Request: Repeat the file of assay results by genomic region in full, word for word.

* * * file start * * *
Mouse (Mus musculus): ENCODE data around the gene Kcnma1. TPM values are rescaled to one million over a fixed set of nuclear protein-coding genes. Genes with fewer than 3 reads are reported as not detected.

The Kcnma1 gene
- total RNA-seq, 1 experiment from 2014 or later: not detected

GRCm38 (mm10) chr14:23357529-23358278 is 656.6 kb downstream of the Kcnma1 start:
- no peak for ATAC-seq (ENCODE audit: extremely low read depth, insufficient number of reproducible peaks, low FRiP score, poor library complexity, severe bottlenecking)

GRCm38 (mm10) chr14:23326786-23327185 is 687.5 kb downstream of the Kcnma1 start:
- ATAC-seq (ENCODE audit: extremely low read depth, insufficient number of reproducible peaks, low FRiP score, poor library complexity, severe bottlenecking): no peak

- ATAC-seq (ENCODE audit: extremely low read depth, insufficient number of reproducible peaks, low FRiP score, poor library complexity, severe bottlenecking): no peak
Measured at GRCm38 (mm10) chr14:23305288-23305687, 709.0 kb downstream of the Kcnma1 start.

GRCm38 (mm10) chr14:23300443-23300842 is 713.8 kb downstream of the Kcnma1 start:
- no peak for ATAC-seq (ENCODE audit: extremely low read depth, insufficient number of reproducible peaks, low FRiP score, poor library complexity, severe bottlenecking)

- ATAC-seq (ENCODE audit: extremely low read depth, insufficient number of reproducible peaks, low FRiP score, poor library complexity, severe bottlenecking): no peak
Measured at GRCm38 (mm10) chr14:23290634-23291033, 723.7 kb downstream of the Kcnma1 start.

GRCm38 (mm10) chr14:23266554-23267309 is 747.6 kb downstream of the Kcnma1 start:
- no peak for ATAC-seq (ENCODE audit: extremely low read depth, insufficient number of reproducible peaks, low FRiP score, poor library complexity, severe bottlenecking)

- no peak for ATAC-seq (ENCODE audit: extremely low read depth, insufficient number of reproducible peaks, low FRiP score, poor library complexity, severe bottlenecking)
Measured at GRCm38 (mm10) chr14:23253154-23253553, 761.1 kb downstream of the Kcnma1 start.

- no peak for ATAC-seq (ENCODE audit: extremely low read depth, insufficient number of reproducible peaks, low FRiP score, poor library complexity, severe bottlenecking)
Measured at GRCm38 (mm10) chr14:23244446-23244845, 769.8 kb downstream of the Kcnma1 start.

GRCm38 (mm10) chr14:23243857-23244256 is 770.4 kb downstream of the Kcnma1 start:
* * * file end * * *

Mouse (Mus musculus): ENCODE data around the gene Kcnma1. TPM values are rescaled to one million over a fixed set of nuclear protein-coding genes. Genes with fewer than 3 reads are reported as not detected.

The Kcnma1 gene
- total RNA-seq, 1 experiment from 2014 or later: not detected

GRCm38 (mm10) chr14:23357529-23358278 is 656.6 kb downstream of the Kcnma1 start:
- no peak for ATAC-seq (ENCODE audit: extremely low read depth, insufficient number of reproducible peaks, low FRiP score, poor library complexity, severe bottlenecking)

GRCm38 (mm10) chr14:23326786-23327185 is 687.5 kb downstream of the Kcnma1 start:
- ATAC-seq (ENCODE audit: extremely low read depth, insufficient number of reproducible peaks, low FRiP score, poor library complexity, severe bottlenecking): no peak

- ATAC-seq (ENCODE audit: extremely low read depth, insufficient number of reproducible peaks, low FRiP score, poor library complexity, severe bottlenecking): no peak
Measured at GRCm38 (mm10) chr14:23305288-23305687, 709.0 kb downstream of the Kcnma1 start.

GRCm38 (mm10) chr14:23300443-23300842 is 713.8 kb downstream of the Kcnma1 start:
- no peak for ATAC-seq (ENCODE audit: extremely low read depth, insufficient number of reproducible peaks, low FRiP score, poor library complexity, severe bottlenecking)

- ATAC-seq (ENCODE audit: extremely low read depth, insufficient number of reproducible peaks, low FRiP score, poor library complexity, severe bottlenecking): no peak
Measured at GRCm38 (mm10) chr14:23290634-23291033, 723.7 kb downstream of the Kcnma1 start.

GRCm38 (mm10) chr14:23266554-23267309 is 747.6 kb downstream of the Kcnma1 start:
- no peak for ATAC-seq (ENCODE audit: extremely low read depth, insufficient number of reproducible peaks, low FRiP score, poor library complexity, severe bottlenecking)

- no peak for ATAC-seq (ENCODE audit: extremely low read depth, insufficient number of reproducible peaks, low FRiP score, poor library complexity, severe bottlenecking)
Measured at GRCm38 (mm10) chr14:23253154-23253553, 761.1 kb downstream of the Kcnma1 start.

- no peak for ATAC-seq (ENCODE audit: extremely low read depth, insufficient number of reproducible peaks, low FRiP score, poor library complexity, severe bottlenecking)
Measured at GRCm38 (mm10) chr14:23244446-23244845, 769.8 kb downstream of the Kcnma1 start.

GRCm38 (mm10) chr14:23243857-23244256 is 770.4 kb downstream of the Kcnma1 start: